DCSIMG

Leaders: Cable benefits | Human genome

would provide a means of transporting 1.2 gigawatts of renewable electricity, equivalent to half the output of Longannet. Picture: TSPL

would provide a means of transporting 1.2 gigawatts of renewable electricity, equivalent to half the output of Longannet. Picture: TSPL

An UNDERSEA electricity cable may have no visible impact on the landscape, but the scale of the project prop­osed by electricity firm SSE is huge. The cable it plans would cost £1.2 billion, akin in cost to dualling nearly half of the remaining single-carriageway A9 between Perth and Inverness.

The economic benefit it could have is arguably greater. The cable, planned to be laid between Caithness and Moray, would provide a low visual impact means of transporting 1.2 gigawatts of renewable electricity, equivalent to half the output of Longannet, Scotland’s biggest power station. It would carry the output of wind farms in the north of Scotland and offshore turbines in the Moray Firth more cheaply than can be done by conventional overland power lines.

Though the land stations at either end of the submarine line may end up looking rather insignificant, the scheme is probably the biggest engineering project the Highlands will have seen since the construction of the Kessock Bridge. The benefits lie in the bypass the cable could provide to the bottleneck caused by lack of overland transmission capacity to development of onshore wind farms in Caithness, to offshore wind farms and, further ahead, to wave and tidal energy projects in the Pentland Firth. It is in allowing these projects to go ahead that the major economic benefit that construction of this cable would provide.

There is, however, a way to go yet before this vision can become a reality. The approval announced by Ofgem, the energy regulator, is merely the first stage in a long process before shovels and dredgers can start the physical work. Ofgem will now start evaluating SSE’s costings to make sure the company has chosen the cheapest and most effective option.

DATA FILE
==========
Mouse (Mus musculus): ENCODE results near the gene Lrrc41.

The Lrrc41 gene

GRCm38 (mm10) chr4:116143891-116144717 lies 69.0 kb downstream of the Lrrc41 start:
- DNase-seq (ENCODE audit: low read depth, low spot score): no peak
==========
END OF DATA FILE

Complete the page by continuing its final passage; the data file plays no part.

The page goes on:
And this, of course, is planned in the context of the existing Great Britain single electricity market. A Yes vote in the referendum might alter the overall macroeconomics in the short term, but the fundamental econ­omic sense of developing and investing in Scotland’s renewable industry would surely shine through regardless.

Provided all hurdles are cleared, the value of the cable cannot be under-estimated. Apart from the regional impact it may have, there is the prospect that it can assist in adding to the amount of renewable power capacity for the grid. That, all other things being equal, a company is willing to invest on this scale demonstrates the commercial value to be derived from renewable power.

Just as valuable is the fact that Ofgem has demonstrated its willingness to cut transmission charges, making renewable projects in remote areas more viable. It has been a good day for the Highlands and for the renewable industry, and hopefully it will not be long before promise becomes reality, keeping Scotland at the forefront of the renewables industry.

WHEN scientists started delving into the mysteries of the human gene, a lot of people threw up their hands in horror, fearing mutations and other abominations while some warned mankind was trespassing on God’s territory.

News that UK medical resear­chers are close to finding a gen­etic treatment which could cure some forms of the dreadful wasting condition of motor neurone disease should silence such critics.

It has been long been known that the disease does not stem from an infection, but from a

genetic defect. Doctors have been unable to prevent its dreadful course as it progressively disables, beyond offering drugs to slow its advance or ease symptoms.

In some, such as the eminent scientist Stephen Hawking, the progression is slow; in others, such as theatre producer David MacLennan, it was more rapid. But for all, there has been no cure. It is a dreadful blight, not just on those with the condition, but also on those looking after them.

Now, however, there is the prospect of a cure. The proportion of the numbers affected who may benefit from the discovery of the possibility of a cure by, in effect, switching off the faulty gene, are small. Perhaps one in 50 of the 5,000 British sufferers may gain

Nevertheless, it is a significant breakthrough. Of course, the treatment proposed by the researchers has yet to undergo clinical trials.

But if it does prove successful, it opens the way for further research to find treatments for other forms of the disease.

Science is merely standing at the dawn of gene therapy. It could yet prove to be of huge benefit to humanity.

 

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